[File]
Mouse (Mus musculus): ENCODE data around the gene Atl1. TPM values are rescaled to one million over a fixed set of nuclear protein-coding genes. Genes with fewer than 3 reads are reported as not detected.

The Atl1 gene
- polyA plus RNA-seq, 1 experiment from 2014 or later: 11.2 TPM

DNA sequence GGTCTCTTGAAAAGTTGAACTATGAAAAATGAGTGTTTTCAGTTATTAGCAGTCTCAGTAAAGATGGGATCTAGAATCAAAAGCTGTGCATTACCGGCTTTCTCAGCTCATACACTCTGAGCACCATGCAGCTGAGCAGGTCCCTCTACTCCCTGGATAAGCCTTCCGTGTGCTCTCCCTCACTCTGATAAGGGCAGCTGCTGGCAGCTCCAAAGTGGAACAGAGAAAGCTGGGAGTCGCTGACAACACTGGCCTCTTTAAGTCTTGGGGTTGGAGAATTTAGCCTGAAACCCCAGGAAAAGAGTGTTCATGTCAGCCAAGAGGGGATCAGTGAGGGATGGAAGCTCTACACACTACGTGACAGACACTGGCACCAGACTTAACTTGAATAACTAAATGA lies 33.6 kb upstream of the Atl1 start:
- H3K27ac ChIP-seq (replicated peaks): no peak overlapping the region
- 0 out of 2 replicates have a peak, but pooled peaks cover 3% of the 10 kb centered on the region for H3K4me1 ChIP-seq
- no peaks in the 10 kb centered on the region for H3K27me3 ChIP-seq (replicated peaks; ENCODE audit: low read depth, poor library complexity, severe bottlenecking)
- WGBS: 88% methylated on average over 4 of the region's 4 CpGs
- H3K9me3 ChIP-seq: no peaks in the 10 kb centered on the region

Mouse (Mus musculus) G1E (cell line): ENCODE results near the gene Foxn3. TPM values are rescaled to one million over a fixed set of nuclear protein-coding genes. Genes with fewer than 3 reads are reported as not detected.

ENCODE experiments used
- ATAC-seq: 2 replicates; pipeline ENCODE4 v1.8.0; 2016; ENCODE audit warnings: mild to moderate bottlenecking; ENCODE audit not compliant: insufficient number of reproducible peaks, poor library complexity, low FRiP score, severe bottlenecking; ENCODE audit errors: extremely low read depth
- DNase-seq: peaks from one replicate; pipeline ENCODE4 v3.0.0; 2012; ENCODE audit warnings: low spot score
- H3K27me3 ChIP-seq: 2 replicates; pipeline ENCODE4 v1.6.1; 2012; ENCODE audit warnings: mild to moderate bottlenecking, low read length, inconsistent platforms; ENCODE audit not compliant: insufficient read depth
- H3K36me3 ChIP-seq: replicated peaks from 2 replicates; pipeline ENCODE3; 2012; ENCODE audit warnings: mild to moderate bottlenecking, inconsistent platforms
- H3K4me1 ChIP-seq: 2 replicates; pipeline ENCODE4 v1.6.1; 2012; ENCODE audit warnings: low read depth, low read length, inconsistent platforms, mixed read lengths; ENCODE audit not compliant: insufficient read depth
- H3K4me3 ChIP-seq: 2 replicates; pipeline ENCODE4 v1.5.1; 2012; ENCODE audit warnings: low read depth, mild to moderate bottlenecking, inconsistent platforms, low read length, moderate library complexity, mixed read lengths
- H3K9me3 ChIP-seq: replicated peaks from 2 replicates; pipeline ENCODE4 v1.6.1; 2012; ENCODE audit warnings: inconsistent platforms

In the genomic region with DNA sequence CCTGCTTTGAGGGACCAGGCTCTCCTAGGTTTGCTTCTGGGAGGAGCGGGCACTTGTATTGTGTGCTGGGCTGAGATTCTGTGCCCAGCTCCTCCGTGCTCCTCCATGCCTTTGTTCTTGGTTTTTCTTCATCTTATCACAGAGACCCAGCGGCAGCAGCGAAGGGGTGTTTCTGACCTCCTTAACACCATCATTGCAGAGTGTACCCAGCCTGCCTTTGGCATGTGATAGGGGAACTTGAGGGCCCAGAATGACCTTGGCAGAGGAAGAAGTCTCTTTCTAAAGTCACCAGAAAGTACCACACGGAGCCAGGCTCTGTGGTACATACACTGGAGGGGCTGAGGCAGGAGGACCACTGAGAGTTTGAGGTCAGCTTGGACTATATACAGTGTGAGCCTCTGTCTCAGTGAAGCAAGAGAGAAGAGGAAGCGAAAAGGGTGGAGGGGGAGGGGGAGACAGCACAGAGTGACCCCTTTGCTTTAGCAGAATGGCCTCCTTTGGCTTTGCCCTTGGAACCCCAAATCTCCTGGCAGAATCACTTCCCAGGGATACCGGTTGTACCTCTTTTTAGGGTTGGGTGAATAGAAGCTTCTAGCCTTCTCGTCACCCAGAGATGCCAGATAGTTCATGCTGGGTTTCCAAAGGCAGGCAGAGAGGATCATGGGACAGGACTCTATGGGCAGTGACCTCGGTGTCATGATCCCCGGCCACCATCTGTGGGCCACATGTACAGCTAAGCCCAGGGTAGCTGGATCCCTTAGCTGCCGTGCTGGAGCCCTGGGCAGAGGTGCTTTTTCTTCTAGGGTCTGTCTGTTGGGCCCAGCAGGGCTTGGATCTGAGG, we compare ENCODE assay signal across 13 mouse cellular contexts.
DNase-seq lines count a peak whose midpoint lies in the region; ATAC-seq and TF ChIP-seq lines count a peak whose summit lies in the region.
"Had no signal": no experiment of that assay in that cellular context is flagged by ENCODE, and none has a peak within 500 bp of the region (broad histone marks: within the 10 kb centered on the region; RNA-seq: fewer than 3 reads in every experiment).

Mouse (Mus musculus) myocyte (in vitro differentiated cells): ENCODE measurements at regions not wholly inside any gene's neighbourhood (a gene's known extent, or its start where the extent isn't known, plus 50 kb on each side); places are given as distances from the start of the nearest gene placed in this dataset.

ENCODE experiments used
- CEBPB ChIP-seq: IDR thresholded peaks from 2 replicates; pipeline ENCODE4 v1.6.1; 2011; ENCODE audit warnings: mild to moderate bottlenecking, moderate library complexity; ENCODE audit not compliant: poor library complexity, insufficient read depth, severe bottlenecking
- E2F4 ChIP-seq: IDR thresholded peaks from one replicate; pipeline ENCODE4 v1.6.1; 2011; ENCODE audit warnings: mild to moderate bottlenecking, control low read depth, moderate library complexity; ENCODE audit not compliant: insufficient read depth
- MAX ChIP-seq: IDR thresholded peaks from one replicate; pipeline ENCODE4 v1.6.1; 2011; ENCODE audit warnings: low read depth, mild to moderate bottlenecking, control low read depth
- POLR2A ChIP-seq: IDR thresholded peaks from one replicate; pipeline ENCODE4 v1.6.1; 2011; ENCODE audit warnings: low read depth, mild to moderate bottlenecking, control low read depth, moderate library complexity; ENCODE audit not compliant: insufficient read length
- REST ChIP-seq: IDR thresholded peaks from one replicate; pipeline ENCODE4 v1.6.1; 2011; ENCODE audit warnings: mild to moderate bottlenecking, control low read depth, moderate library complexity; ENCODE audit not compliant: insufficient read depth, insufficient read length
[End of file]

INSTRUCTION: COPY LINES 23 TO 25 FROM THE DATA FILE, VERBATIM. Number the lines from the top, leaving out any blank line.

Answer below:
ENCODE experiments used
- CEBPB ChIP-seq: IDR thresholded peaks from 2 replicates; pipeline ENCODE4 v1.6.1; 2011; ENCODE audit warnings: mild to moderate bottlenecking, moderate library complexity; ENCODE audit not compliant: poor library complexity, insufficient read depth, severe bottlenecking
- E2F4 ChIP-seq: IDR thresholded peaks from one replicate; pipeline ENCODE4 v1.6.1; 2011; ENCODE audit warnings: mild to moderate bottlenecking, control low read depth, moderate library complexity; ENCODE audit not compliant: insufficient read depth